Wednesday, January 26, 2005

Cellar Dwellin' with PECOTA?

My ticket snafu hasn't been resolved yet. I haven't heard anything since Monday night other than, "sit tight". But, in the meantime, I got inspired to post again because Baseball Prospectus released their PECOTA projections for the 2005 season. Since it's a subscription service, you won't see me regurgitating all the raw data.

Before I look at their projections, though, I'd like to say thanks for the nod this blog got in the Washington Post, while I was off pouting about my ticket situation.

Their projections are a useful way to compare teams, except that their projections didn't capture the last week or so of transactions. Here are the problems I see with their projections in the NL East:
  • Loaiza and Osuna are not considered in the analysis of the Nationals.
  • Delgado is not considered in the analysis of the Marlins.
  • Worse, Delgado is credited to the Mets!
  • Smoltz' projection is befitting a closer, not a starter, to the detriment of the Braves.

Without adjusting for those people, here is how PECOTA projects the division (remember, VORP is a relative indication of total value towards winning):
  1. Mets (596.8)
  2. Phillies (538.6)
  3. Braves (448.7)
  4. Nationals (437.4)
  5. Marlins (434.9)
Adding in Delgado to the Marlins would seem to bump them up to about 60 points (Delgado himself is worth about a 45, then he'd probably replace a corresponding value of about -15). If we can just trade Delgado's VORP for Mientkiewicz, the Mets only drop about 30, and the number is probably less considering that he'll play a full year for NY, whereas he'd be sharing duties should he remain in Boston. Let's give them a -25.

PECOTA actually thinks our entire pitching staff is "better than replacement level", which is good, but adding in Osuna's 22.9 and Loaiza's 17.9 doesn't offset any negative numbers. In fact, Loaiza's projected value probably balances out a nearly similar effort from other starters. I think we would gain no more than 30 points from these two additions. A +30 for us.

Smoltz is a bit of a wild card. Just in a closer role, he'd rack up a 20.8 VORP. I get the feeling that PECOTA would have projected him above a 40 if he'd been considered a starter. Let's say +20 for ATL.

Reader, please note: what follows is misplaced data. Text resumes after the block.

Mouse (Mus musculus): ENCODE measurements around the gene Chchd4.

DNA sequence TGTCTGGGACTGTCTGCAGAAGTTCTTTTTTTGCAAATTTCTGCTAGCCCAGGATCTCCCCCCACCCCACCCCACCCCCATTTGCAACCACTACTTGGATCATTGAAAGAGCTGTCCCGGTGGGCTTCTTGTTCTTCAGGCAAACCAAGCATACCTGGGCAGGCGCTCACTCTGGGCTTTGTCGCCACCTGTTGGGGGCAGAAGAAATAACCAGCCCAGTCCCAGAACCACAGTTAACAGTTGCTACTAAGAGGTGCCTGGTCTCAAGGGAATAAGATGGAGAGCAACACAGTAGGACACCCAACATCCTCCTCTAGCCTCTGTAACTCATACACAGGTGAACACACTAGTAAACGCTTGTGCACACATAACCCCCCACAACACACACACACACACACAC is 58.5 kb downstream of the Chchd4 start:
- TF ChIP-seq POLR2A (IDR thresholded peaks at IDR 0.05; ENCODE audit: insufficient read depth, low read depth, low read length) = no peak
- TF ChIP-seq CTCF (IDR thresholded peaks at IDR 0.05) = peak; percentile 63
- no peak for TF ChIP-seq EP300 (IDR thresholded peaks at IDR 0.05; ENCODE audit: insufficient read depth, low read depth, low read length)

Adjusting for this, we get:
  1. Mets (571.8)
  2. Phillies (538.6)
  3. Marlins (494.9)
  4. Braves (468.7)
  5. Nationals (467.4)


One way or another, we're clearly going to have to fight hard not to end up in the basement.

Not only are these numbers just projections, I do think these numbers are really only valid for projecting possible 1st half performance. They can't take into account what moves are going to be made in the middle of the summer, which can have a big impact.

Interestingly enough, while PECOTA doesn't think our rotation has a superstar, it's in line with everyone except the Mets. And, our bullpen gets a lot of credit in comparison... it's the thing balancing out the fact that PECOTA thinks we have a horrible offense. Let's look a bit closer.

Without adjusting for recent additions, here's what the system thought about overall pitching staffs:
  1. Mets (256.4)
  2. Phillies (231.7)
  3. Nationals (224.6)
  4. Marlins (218.9)
  5. Braves (178.7)
Once you add in Osuna and Loaiza, we look to have the #2 pitching staff overall. Just looking at the core set of starters, we rate #3, behind NY and FLA (though Smoltz brings ATL up above us, if I'm right about him). But, PECOTA doesn't think Armas is going to pitch very much, so if he's healthy and effective, we might not just have the second best pitching staff and bullpen, we might have the second-best rotation.

The offensive picture is bleak. Here are the rankings, before adding in Delgado:
  1. Mets (340.4)
  2. Phillies (306.9)
  3. Braves (270.0)
  4. Marlins (218.9)
  5. Nationals (212.8)
Once you credit Florida for Delgado, we're way behind everyone else in terms of offense. Clearly, PECOTA doesn't like the Guzman and Castilla signings any more than we do (Castilla is projected to be the bigger bust for 2005, having a projected VORP just barely above 0).

And, to think, some people on the Ballpark Guys forum took offense to my calling our offense anemic! At least I have the best statistical projection model to date on my side!

5 Comments:

At 9:45 PM, Blogger Yuda said...

Our offense is definitely mediocre at best, but I think they're lowballing Wilkerson.

Not that it boosts us out of the basement or anything. Just sayin', I guess.

 
At 10:19 AM, Blogger Yuda said...

Upon further consideration, I think last night's comment of mine was fueled more on beer and homerism than any reason to believe we've got a better offense than PECOTA says. ;)

 
At 11:17 AM, Blogger John said...

Heh. I think you're right that the projections are wrong on Wilkerson. There are also a few players giving us negative VORPs that won't ever see any playing time. But, other teams seem to have similar issues, so it's likely to all wash out.

I think you'd have to stretch to see our offense as anything other than the worst in the division, even if there are some things that PECOTA is clearly getting wrong.

 
At 12:55 PM, Blogger Basil said...

Thanks for all that effort, John. PECOTA has always fascinated me, if only for the sort of mysterious introduction of it in BP2001 (I believe).

As I've discussed with Yuda and Ryan, I'm thinking of joining the BP subscriber ranks. It would be helpful, if only for access to the full stats pack. What's your thoughts on subscribing?

 
At 4:56 PM, Blogger John said...

I'd say it's more useful than the book, even, if only because I can't carry the book around with me everywhere. I also enjoy many of the premium articles. I think it's worth the money, but it's not like I live on a college student's budget or anything.

 

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